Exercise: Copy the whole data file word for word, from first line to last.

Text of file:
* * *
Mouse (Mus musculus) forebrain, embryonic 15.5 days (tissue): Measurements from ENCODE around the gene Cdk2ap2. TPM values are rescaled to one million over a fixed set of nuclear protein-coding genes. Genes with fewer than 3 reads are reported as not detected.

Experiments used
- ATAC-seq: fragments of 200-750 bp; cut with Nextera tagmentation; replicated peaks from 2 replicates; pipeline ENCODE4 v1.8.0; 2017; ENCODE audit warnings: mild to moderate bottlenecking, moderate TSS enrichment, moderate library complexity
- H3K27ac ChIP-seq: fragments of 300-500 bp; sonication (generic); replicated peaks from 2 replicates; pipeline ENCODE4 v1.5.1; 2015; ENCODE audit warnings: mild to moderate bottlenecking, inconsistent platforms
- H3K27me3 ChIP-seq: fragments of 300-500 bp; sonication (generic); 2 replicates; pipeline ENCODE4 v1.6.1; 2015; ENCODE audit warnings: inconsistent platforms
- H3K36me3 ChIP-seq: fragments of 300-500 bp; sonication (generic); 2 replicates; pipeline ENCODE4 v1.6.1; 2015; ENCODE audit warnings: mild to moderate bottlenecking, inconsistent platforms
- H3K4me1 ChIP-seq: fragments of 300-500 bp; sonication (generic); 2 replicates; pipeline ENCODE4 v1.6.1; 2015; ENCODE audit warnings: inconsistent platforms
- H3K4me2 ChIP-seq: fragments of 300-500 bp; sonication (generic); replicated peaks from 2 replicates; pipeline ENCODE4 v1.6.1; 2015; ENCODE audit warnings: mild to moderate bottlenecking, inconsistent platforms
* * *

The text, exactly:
Mouse (Mus musculus) forebrain, embryonic 15.5 days (tissue): Measurements from ENCODE around the gene Cdk2ap2. TPM values are rescaled to one million over a fixed set of nuclear protein-coding genes. Genes with fewer than 3 reads are reported as not detected.

Experiments used
- ATAC-seq: fragments of 200-750 bp; cut with Nextera tagmentation; replicated peaks from 2 replicates; pipeline ENCODE4 v1.8.0; 2017; ENCODE audit warnings: mild to moderate bottlenecking, moderate TSS enrichment, moderate library complexity
- H3K27ac ChIP-seq: fragments of 300-500 bp; sonication (generic); replicated peaks from 2 replicates; pipeline ENCODE4 v1.5.1; 2015; ENCODE audit warnings: mild to moderate bottlenecking, inconsistent platforms
- H3K27me3 ChIP-seq: fragments of 300-500 bp; sonication (generic); 2 replicates; pipeline ENCODE4 v1.6.1; 2015; ENCODE audit warnings: inconsistent platforms
- H3K36me3 ChIP-seq: fragments of 300-500 bp; sonication (generic); 2 replicates; pipeline ENCODE4 v1.6.1; 2015; ENCODE audit warnings: mild to moderate bottlenecking, inconsistent platforms
- H3K4me1 ChIP-seq: fragments of 300-500 bp; sonication (generic); 2 replicates; pipeline ENCODE4 v1.6.1; 2015; ENCODE audit warnings: inconsistent platforms
- H3K4me2 ChIP-seq: fragments of 300-500 bp; sonication (generic); replicated peaks from 2 replicates; pipeline ENCODE4 v1.6.1; 2015; ENCODE audit warnings: mild to moderate bottlenecking, inconsistent platforms